1-8 of 8 Results

  • Keyword: subordination x
Clear all

Chapter

Ross Cranston, Emilios Avgouleas, Kristin van Zweiten, Theodor van Sante, and Christoper Hare

This chapter considers banks' securities activities. Many banks have compensated for the decline in traditional finance by emphasizing their securities activities. These range from the traditional task of investment banks in advising, underwriting, and distributing new issues of securities, through to dealing on their own account on securities and derivatives markets — proprietary trading. In the decade leading up to the Global Financial Crisis, banks also played a significant role in introducing new products to these markets, including asset-backed securities and credit derivatives. The onset of the crisis provoked intense scrutiny and widespread criticism of many of these activities, and led to the introduction of significant controls on the ability of banks to engage in them. The chapter discusses types of securities, subordination, and custody; distributing securities issues; and securities regulation.

Chapter

This chapter examines the various domestic sources of law in the UK, namely legislation, case law, and custom. Legislation comes in three forms: Acts of Parliament, subordinate legislation, and legal acts deriving from the European Union. This chapter describes the legislative process and discusses the tools of statutory interpretation through which legislation is interpreted by the courts. The chapter then moves on to look at case law, including a discussion of the doctrine of precedent and the distinction between the ratio decidendi and obiter dicta. Finally, the chapter concludes by looking at custom as source of law, noting the requirements in order for a custom to be given legal effect by the courts.

Chapter

Essential Cases: Equity & Trusts provides a bridge between course textbooks and key case judgments. This case document summarizes the facts and decision in Re Hallett’s Estate (1880) 13 Ch D 696, Court of Appeal. The document also includes supporting commentary from author Derek Whayman.

Chapter

Essential Cases: Equity & Trusts provides a bridge between course textbooks and key case judgments. This case document summarizes the facts and decision in Re Hallett’s Estate (1880) 13 Ch D 696, Court of Appeal. The document also includes supporting commentary from author Derek Whayman.

Chapter

Essential Cases: Equity & Trusts provides a bridge between course textbooks and key case judgments. This case document summarizes the facts and decision in Re Hallett’s Estate (1880) 13 Ch D 696, Court of Appeal. The document also includes supporting commentary from author Derek Whayman.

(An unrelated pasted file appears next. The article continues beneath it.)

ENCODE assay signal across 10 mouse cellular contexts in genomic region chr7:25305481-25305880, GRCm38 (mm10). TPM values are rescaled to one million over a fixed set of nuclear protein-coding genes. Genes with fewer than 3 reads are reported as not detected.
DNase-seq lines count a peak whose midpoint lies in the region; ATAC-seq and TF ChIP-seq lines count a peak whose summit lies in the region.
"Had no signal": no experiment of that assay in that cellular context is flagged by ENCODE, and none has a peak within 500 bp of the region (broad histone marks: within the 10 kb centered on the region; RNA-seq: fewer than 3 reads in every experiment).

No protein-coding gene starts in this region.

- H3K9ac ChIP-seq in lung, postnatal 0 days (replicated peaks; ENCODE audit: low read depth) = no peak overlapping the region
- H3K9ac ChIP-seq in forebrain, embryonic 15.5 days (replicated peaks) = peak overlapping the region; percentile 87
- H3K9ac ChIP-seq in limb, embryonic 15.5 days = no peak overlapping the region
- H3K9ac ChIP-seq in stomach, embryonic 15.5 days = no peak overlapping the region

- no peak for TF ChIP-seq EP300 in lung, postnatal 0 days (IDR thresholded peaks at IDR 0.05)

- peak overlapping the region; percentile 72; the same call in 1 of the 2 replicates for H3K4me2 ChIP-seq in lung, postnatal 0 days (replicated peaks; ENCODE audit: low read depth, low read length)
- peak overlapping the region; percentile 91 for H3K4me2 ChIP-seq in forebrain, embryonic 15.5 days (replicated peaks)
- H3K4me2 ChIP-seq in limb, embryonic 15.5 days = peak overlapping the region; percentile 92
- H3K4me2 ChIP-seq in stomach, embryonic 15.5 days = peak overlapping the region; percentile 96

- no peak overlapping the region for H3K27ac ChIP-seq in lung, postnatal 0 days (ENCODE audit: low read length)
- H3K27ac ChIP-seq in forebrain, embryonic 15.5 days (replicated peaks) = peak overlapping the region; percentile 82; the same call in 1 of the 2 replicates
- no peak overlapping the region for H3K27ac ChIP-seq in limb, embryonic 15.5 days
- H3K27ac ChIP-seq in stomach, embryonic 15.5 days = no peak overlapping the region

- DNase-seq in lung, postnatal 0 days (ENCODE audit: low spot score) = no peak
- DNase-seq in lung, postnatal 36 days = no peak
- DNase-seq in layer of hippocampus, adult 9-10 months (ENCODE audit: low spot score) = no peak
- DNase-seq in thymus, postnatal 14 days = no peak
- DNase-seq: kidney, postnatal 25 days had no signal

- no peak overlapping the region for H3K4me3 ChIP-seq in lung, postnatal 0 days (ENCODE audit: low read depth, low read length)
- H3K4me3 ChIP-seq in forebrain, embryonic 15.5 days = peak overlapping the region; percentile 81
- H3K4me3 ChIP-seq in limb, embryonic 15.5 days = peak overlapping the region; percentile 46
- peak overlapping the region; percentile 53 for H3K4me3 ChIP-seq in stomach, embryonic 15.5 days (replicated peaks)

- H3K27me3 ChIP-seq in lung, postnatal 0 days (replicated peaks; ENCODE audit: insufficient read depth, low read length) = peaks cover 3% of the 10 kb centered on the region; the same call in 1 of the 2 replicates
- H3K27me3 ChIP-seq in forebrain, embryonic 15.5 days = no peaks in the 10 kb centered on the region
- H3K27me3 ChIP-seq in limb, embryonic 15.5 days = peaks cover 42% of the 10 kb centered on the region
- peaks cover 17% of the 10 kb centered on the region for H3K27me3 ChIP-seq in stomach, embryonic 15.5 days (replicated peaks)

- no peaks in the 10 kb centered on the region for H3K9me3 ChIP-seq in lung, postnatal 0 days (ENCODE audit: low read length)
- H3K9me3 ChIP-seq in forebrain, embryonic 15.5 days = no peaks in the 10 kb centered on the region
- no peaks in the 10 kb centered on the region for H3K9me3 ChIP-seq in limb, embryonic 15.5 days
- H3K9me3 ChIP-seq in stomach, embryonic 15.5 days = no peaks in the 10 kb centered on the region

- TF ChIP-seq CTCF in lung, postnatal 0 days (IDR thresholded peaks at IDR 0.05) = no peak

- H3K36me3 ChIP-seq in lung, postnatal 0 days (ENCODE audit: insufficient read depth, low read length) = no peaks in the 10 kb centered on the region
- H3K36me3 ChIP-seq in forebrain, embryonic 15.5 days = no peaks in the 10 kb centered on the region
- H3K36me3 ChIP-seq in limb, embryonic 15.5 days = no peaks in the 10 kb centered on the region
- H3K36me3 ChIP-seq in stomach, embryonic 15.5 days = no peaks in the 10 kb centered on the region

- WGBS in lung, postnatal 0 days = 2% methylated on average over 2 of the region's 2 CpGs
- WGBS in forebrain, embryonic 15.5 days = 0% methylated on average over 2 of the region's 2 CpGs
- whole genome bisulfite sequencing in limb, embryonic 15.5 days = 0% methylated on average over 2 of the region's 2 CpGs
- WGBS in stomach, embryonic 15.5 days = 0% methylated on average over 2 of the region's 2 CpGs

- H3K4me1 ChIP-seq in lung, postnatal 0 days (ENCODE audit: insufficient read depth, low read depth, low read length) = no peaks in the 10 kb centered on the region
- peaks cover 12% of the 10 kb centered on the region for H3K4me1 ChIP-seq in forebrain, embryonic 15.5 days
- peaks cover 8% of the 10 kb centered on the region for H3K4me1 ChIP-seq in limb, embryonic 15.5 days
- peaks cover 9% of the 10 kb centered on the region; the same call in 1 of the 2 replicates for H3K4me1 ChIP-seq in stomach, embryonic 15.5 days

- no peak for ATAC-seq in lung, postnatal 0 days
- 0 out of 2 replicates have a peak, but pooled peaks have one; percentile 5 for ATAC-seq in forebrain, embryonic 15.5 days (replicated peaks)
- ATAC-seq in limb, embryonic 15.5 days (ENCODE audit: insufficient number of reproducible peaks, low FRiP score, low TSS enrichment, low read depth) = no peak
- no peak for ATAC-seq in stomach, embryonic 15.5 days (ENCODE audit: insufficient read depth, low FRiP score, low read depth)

Chapter

This chapter is about delegated legislation, also called ‘subordinate’ and ‘secondary’ legislation. It considers why the constitution allows ministers (part of the executive) to make such legislation and the process by which it is made. It examines a case study on a controversial attempt by the government to abolish numerous institutions through powers conferred by the Public Bodies Act 2011.

Chapter

Without assuming prior legal knowledge, books in the Directions series introduce and guide readers through key points of law and legal debate. It discusses European Convention law and relates it to domestic law under the HRA. Questions, discussion points and thinking points help readers to engage fully with each subject and check their understanding as they progress and knowledge can be tested by self-test questions and exam questions at the chapter end. This chapter considers the application of Convention rights in the field of prisoners’ rights; the impact of Convention rights on prisoners in the UK is considered. Prisoners remain within the protection of the European Convention on Human Rights (ECHR), though the application of these rights will take their position into account. Prisoners’ rights include not only rights to the non-arbitrary loss of liberty (Article 5) and rights to fair procedures (Article 5 and Article 6), but also not to be disproportionately denied the rights and freedoms in Articles 8 to 11. Imprisonment deprives individuals of their liberty and, therefore, is a public function for which the state is responsible under the Convention. The controversy over prisoners’ right to vote is discussed in Chapter 25.

Chapter

Without assuming prior legal knowledge, books in the Directions series introduce and guide readers through key points of law and legal debate. It discusses European Convention law and relates it to domestic law under the HRA. Questions, discussion points, and thinking points help readers to engage fully with each subject and check their understanding as they progress and knowledge can be tested by self-test questions and exam questions at the chapter end. This chapter considers the application of Convention rights in the field of prisoners’ rights; the impact of Convention rights on prisoners in the UK is considered. Prisoners remain within the protection of the European Convention on Human Rights, though the application of these rights will take their position into account. Prisoners’ rights include not only rights to the non-arbitrary loss of liberty (Article 5) and rights to fair procedures (Articles 5 and 6), but also not to be disproportionately denied the rights and freedoms in Articles 8–11. Imprisonment deprives individuals of their liberty and, therefore, is a public function for which the state is responsible under the Convention. The controversy over prisoners’ right to vote is discussed in Chapter 25.